FIG. 57 is a plan view of a 3-stage "unfolded" module constructed from the basic modules 28a shown in FIG. 52.
FIG. 58 is a plan view of a partially "folded" 3-stage module derived from the module of FIG. 57.
FIG. 59 is a plan view of a "folded" 3-stage module derived from the "unfolded" module of FIG. 57;
FIG. 60 is an "unfolded" 3-stage module using diagonallypositioned square space units;
FIG. 61 is a plan view of a "folded" 3-stage module derived from the "unfolded" module of FIG. 60;
FIGS. 62-66 are plan views of embodiments of playing areas using the modules of FIGS. 61, 58, 58 again, 59 and 60 respectively;
FIG. 67 is a plan view showing how two modules as in the FIG. 63 game board may be overlapped to construct the game board of FIG. 64;
FIG. 68 is a diagramatic illustration showing the sequence of steps in the play of game using the game board of FIG. 65;
FIG. 71 is a diagramatic illustration showing the sequence of steps in the play of a game using the game board of FIG. 69;
FIG. 72 is a diagramatic illustration showing the sequence of steps in the play of a game using the game board of FIG. 70;
FIG. 73 is an isometric view of the game board of FIG. 46, applied to the surfaces of a cube, upon which three sides with a common vertex form one game board, and another identical or similar game board is applied to the remaining three sides that are hidden from view;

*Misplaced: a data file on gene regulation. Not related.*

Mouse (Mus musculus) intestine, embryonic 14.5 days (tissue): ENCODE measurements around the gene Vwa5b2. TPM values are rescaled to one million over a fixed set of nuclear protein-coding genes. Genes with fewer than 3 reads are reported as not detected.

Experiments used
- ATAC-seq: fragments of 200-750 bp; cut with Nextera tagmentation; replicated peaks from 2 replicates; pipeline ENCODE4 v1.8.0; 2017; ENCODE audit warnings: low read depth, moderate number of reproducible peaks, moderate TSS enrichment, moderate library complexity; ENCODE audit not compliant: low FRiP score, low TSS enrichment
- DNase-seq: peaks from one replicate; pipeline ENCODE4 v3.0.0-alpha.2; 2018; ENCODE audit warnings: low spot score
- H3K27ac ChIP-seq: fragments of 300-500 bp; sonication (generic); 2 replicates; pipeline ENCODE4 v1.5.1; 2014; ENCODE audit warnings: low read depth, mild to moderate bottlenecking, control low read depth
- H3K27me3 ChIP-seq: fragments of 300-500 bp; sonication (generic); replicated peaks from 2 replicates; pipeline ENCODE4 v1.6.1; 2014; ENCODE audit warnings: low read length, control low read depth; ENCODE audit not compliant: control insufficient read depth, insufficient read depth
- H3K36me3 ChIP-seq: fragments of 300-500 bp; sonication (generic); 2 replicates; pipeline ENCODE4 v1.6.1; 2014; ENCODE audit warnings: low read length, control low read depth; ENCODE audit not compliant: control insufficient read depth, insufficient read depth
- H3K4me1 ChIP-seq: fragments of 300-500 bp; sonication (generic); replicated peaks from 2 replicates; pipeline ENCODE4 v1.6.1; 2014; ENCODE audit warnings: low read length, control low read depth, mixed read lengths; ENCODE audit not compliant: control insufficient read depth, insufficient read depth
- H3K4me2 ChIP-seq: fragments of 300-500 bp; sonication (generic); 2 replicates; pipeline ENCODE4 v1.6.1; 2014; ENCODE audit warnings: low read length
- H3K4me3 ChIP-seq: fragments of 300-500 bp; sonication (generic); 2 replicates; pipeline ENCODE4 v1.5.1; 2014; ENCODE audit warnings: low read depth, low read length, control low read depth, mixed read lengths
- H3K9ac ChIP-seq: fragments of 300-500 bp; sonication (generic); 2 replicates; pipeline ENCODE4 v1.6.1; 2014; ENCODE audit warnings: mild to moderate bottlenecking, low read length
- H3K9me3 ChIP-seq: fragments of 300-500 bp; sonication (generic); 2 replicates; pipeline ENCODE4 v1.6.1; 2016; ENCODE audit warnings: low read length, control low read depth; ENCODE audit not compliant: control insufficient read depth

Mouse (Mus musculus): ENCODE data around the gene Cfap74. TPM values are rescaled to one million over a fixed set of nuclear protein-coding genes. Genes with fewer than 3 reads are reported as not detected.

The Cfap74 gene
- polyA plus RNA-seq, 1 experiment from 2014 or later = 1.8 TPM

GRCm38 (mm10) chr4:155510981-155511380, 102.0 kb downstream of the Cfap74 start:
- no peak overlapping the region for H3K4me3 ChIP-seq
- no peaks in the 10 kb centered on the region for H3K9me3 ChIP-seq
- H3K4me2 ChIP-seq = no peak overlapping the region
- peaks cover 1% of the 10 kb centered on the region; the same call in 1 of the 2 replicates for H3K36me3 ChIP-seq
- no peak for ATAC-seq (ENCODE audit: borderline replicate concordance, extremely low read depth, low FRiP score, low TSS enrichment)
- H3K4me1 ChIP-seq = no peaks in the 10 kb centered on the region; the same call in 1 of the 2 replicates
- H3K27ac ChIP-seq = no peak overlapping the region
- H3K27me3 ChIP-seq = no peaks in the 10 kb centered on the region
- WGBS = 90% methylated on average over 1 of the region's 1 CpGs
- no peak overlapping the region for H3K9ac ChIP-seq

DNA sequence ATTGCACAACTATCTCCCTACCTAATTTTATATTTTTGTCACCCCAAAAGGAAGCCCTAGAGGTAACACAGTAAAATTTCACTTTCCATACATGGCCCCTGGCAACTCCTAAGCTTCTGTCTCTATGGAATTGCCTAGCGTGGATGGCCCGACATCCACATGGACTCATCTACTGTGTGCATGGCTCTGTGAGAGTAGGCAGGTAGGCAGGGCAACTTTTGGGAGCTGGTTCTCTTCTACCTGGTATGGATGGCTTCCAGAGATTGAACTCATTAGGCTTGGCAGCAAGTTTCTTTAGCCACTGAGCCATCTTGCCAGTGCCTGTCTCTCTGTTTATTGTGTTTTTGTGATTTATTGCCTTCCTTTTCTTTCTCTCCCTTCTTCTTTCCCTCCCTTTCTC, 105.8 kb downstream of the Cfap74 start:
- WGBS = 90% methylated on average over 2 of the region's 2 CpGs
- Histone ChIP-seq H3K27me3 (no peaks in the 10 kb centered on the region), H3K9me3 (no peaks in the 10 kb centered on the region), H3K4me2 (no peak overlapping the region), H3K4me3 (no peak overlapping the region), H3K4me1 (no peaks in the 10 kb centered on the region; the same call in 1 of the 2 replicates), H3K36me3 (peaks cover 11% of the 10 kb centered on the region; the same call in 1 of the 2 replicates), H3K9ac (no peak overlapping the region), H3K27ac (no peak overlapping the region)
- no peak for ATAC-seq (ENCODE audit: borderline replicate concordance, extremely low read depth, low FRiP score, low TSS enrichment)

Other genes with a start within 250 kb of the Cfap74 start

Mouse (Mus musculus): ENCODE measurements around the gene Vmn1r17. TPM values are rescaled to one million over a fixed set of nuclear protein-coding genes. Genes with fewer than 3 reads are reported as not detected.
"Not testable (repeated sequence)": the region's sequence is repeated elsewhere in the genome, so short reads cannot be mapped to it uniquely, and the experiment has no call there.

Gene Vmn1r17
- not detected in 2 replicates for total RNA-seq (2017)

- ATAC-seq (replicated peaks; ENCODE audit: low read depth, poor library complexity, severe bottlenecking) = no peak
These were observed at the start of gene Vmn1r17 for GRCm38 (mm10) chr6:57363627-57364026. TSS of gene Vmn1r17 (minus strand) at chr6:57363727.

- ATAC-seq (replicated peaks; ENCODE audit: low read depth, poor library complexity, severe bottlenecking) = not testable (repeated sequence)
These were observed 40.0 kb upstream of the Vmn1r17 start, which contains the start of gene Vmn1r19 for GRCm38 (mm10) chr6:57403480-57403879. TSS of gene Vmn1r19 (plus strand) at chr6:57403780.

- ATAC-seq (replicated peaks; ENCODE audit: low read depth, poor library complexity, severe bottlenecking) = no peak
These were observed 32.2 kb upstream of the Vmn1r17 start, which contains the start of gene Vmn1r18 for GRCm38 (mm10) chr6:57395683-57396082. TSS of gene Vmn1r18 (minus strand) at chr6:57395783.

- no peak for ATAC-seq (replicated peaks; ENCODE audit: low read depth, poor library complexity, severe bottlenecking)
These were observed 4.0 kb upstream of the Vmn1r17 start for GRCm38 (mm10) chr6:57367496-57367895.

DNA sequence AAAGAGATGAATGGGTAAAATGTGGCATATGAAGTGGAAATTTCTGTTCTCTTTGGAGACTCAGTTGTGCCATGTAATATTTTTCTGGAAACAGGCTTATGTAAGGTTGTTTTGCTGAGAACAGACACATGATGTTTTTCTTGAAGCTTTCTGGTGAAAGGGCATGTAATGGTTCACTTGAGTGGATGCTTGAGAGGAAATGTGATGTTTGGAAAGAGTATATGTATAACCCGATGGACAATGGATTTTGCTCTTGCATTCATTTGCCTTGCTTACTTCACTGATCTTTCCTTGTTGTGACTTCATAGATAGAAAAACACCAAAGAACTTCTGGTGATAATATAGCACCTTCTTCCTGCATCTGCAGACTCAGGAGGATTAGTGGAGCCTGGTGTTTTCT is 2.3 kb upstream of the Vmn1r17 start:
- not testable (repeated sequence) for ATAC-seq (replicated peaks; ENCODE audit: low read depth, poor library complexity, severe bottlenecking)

FIG. 74 is a perspective view of a module or game board according to the present invention, which comprises a cube inscribed with a tetrahedron;
FIG. 75 is a perspective view of a module or game board according to the present invention, which comprises a cube dissected into six pyramids based on the faces of the cube, with each apex at the center of the cube;
FIG. 76 is a perspective view of a game board using the modules of the game board of FIG. 37, arranged in two levels, and applied to the surface of a tetrahedron;
FIG. 77 is a perspective view of a transparent version of the game board of FIG. 35, in which the playing area is a solid structure rather than four pyramids (tetrahedrons) joined, and in which the playing area includes the internal sides created by the inscribed octahedron;
FIG. 80 is a diagramatic illustration of the sequence of steps in the play of the game board of FIG. 79;